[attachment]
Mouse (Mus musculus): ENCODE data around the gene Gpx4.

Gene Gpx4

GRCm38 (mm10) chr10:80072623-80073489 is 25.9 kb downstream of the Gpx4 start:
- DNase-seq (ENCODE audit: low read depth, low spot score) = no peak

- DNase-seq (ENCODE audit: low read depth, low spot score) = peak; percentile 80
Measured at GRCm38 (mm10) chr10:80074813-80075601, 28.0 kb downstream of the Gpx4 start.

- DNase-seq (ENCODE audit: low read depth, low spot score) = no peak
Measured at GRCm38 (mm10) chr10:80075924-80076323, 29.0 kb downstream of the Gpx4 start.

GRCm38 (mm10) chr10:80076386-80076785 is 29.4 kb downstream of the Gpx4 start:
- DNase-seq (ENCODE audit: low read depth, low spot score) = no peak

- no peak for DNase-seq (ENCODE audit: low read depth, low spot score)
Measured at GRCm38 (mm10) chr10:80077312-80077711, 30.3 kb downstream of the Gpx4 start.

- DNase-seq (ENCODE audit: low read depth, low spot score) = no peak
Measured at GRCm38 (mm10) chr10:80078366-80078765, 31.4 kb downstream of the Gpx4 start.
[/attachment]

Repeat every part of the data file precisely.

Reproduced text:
Mouse (Mus musculus): ENCODE data around the gene Gpx4.

Gene Gpx4

GRCm38 (mm10) chr10:80072623-80073489 is 25.9 kb downstream of the Gpx4 start:
- DNase-seq (ENCODE audit: low read depth, low spot score) = no peak

- DNase-seq (ENCODE audit: low read depth, low spot score) = peak; percentile 80
Measured at GRCm38 (mm10) chr10:80074813-80075601, 28.0 kb downstream of the Gpx4 start.

- DNase-seq (ENCODE audit: low read depth, low spot score) = no peak
Measured at GRCm38 (mm10) chr10:80075924-80076323, 29.0 kb downstream of the Gpx4 start.

GRCm38 (mm10) chr10:80076386-80076785 is 29.4 kb downstream of the Gpx4 start:
- DNase-seq (ENCODE audit: low read depth, low spot score) = no peak

- no peak for DNase-seq (ENCODE audit: low read depth, low spot score)
Measured at GRCm38 (mm10) chr10:80077312-80077711, 30.3 kb downstream of the Gpx4 start.

- DNase-seq (ENCODE audit: low read depth, low spot score) = no peak
Measured at GRCm38 (mm10) chr10:80078366-80078765, 31.4 kb downstream of the Gpx4 start.